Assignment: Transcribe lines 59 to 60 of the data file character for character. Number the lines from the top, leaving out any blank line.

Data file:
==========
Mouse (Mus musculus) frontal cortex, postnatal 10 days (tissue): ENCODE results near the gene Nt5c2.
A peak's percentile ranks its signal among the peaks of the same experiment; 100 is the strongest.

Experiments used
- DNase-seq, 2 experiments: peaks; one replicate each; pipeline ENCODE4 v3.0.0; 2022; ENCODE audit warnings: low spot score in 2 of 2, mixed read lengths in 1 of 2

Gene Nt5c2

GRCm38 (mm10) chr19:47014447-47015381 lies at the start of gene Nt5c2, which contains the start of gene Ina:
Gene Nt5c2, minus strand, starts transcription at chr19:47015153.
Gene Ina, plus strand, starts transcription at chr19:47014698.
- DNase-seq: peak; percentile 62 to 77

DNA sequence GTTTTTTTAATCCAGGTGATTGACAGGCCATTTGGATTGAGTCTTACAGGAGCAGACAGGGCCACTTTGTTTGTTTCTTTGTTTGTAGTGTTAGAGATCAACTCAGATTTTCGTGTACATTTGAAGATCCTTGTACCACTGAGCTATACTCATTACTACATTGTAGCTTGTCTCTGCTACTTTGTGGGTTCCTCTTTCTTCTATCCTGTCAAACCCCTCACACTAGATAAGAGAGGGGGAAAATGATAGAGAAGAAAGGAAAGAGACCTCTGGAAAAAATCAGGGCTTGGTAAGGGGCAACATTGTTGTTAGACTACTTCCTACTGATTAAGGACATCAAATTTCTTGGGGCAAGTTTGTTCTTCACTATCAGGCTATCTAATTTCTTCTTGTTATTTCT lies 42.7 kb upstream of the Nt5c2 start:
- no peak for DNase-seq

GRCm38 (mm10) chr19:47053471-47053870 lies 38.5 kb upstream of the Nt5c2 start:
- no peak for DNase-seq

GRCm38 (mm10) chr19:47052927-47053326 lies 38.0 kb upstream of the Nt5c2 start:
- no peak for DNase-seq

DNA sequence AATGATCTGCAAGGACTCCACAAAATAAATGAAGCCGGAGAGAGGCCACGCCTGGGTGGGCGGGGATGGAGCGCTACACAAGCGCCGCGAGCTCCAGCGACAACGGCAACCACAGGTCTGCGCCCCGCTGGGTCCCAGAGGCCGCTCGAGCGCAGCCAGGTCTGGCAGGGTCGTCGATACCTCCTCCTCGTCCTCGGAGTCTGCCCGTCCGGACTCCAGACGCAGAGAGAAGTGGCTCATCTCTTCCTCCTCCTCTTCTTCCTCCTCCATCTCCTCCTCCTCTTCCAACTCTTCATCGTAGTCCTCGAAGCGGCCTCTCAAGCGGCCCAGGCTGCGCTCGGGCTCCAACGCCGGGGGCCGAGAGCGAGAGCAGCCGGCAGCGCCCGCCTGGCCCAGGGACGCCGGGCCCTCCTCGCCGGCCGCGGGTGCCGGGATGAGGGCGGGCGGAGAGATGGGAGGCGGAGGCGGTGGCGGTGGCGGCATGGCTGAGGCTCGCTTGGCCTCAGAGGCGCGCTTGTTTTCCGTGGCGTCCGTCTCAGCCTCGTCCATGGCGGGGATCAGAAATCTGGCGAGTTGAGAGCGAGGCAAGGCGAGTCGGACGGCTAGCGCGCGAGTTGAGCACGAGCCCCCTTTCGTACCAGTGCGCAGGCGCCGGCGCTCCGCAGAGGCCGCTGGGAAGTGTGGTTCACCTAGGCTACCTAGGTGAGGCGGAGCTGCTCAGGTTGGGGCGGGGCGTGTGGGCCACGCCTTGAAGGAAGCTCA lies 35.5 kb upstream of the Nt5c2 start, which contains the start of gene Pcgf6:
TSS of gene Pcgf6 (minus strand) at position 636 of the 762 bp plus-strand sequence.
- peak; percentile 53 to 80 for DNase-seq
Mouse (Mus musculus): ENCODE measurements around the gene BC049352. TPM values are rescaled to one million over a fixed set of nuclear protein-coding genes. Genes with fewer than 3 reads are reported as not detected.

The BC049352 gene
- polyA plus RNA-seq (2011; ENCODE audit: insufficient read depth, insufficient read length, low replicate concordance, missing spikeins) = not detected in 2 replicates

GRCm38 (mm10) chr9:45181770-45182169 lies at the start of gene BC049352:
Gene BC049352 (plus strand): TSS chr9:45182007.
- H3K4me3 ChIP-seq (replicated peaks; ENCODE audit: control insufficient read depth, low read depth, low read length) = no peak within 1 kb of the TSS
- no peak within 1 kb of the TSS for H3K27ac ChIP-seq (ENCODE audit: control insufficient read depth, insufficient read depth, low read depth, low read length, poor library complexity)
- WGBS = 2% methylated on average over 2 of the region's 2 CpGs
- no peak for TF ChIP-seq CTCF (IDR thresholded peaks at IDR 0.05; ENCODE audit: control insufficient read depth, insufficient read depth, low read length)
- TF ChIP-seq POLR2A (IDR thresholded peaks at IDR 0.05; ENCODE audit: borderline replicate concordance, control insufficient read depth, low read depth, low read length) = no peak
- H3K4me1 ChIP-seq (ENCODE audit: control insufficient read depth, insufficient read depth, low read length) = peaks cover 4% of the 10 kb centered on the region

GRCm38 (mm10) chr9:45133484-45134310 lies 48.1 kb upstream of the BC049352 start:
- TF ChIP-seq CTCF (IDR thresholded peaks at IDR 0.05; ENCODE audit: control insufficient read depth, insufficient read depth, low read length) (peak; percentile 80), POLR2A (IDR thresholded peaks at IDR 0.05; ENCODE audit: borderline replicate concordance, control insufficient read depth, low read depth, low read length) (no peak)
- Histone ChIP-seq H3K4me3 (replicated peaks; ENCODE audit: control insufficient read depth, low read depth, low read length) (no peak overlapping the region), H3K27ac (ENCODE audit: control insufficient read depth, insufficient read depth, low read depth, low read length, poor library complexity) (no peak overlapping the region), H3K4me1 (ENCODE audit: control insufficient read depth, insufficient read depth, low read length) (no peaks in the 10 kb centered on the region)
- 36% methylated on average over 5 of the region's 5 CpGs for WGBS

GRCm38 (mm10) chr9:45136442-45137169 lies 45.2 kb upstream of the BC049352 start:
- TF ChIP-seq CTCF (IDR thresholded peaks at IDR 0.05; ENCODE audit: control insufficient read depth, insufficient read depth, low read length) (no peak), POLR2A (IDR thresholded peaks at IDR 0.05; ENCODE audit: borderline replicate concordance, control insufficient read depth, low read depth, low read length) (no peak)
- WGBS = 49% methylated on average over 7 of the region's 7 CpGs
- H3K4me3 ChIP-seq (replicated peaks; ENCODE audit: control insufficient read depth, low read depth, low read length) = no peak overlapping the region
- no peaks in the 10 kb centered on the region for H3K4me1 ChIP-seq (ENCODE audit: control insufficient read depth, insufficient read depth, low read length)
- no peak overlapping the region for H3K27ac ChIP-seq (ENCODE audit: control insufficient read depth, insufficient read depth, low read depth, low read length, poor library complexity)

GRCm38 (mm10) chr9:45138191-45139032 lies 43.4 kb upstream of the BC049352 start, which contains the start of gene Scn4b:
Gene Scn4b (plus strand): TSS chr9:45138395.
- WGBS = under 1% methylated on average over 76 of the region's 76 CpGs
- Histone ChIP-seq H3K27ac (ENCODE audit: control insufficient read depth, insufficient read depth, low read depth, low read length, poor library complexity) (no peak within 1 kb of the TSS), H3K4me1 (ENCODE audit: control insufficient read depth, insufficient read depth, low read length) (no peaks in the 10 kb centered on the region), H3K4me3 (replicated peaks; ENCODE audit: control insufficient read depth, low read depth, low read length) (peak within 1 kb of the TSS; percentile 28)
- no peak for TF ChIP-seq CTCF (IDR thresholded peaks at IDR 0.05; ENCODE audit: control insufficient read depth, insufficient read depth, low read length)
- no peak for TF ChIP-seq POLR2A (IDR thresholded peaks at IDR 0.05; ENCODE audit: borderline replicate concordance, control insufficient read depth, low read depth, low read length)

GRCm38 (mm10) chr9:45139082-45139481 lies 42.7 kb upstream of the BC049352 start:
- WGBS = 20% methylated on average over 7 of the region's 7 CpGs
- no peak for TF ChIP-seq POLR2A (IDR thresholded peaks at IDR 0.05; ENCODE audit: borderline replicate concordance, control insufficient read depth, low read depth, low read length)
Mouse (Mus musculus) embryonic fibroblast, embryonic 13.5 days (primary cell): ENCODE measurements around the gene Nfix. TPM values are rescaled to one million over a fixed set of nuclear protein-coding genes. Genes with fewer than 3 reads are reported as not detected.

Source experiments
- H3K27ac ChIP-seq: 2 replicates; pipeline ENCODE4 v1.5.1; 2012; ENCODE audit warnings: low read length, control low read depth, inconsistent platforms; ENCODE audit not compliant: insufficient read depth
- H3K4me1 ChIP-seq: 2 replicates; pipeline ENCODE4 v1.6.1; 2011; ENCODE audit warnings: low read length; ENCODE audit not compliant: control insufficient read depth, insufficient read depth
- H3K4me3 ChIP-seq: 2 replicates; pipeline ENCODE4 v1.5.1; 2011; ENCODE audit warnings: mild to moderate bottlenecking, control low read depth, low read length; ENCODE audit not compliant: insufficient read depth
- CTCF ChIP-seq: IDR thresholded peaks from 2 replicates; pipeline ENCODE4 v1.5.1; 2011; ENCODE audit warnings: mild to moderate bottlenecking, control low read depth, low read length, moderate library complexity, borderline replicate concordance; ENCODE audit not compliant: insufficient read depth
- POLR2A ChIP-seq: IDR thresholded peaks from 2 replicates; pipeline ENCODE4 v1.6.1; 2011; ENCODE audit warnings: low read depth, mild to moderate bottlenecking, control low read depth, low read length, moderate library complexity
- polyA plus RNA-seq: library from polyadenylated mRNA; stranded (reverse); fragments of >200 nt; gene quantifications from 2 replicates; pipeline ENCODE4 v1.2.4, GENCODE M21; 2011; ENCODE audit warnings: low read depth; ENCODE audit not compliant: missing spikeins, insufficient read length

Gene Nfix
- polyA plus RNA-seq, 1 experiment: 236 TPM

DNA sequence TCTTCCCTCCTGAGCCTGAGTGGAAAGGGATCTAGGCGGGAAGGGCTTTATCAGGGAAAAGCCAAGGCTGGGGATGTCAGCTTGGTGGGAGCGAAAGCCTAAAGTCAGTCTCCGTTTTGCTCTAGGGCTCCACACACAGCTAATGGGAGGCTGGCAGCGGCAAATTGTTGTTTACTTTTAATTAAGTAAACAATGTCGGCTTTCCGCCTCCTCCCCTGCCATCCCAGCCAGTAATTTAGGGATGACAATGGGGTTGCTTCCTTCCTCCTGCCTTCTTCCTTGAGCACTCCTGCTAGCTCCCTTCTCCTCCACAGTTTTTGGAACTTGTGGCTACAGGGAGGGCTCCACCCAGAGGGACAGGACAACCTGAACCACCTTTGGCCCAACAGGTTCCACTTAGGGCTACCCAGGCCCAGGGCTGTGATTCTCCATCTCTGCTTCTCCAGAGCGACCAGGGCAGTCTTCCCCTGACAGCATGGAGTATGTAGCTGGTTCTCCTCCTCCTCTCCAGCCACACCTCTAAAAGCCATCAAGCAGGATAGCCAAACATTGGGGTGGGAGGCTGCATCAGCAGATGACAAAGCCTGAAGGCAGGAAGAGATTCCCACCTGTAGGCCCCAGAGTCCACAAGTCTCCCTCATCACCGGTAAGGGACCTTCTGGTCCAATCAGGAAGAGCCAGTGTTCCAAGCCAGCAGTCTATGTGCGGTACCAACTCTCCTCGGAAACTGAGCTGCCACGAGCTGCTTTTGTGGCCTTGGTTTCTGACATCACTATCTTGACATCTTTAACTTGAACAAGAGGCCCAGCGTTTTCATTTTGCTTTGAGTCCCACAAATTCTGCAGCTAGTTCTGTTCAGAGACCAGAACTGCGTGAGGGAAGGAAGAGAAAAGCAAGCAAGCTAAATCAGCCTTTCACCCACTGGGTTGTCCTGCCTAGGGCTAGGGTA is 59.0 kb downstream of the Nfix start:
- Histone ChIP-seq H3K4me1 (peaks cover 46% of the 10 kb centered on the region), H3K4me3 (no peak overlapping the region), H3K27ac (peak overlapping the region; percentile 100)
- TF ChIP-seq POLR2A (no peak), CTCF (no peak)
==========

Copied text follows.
DNA sequence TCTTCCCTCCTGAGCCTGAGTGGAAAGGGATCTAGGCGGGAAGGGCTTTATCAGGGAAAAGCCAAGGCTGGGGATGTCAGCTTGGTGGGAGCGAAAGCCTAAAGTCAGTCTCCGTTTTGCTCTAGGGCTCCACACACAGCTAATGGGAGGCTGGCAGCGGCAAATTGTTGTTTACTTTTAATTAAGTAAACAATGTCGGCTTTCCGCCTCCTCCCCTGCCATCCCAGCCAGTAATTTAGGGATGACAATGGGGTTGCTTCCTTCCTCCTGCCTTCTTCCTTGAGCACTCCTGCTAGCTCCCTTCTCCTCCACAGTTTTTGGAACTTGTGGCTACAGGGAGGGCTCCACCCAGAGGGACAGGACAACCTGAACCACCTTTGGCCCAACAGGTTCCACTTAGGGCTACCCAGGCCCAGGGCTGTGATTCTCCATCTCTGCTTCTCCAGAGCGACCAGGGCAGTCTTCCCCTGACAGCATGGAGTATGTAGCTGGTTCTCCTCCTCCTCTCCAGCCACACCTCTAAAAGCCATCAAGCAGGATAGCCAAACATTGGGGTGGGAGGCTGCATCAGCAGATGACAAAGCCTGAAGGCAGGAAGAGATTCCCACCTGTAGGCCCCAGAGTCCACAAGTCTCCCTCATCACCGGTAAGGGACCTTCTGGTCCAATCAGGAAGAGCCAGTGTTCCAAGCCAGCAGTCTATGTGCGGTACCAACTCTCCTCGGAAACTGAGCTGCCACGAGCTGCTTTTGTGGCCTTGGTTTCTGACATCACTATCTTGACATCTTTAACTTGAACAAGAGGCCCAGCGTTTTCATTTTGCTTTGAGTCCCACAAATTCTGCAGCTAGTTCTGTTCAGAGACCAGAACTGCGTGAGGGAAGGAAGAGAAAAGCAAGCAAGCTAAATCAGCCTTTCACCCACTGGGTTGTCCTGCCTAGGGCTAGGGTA is 59.0 kb downstream of the Nfix start:
- Histone ChIP-seq H3K4me1 (peaks cover 46% of the 10 kb centered on the region), H3K4me3 (no peak overlapping the region), H3K27ac (peak overlapping the region; percentile 100)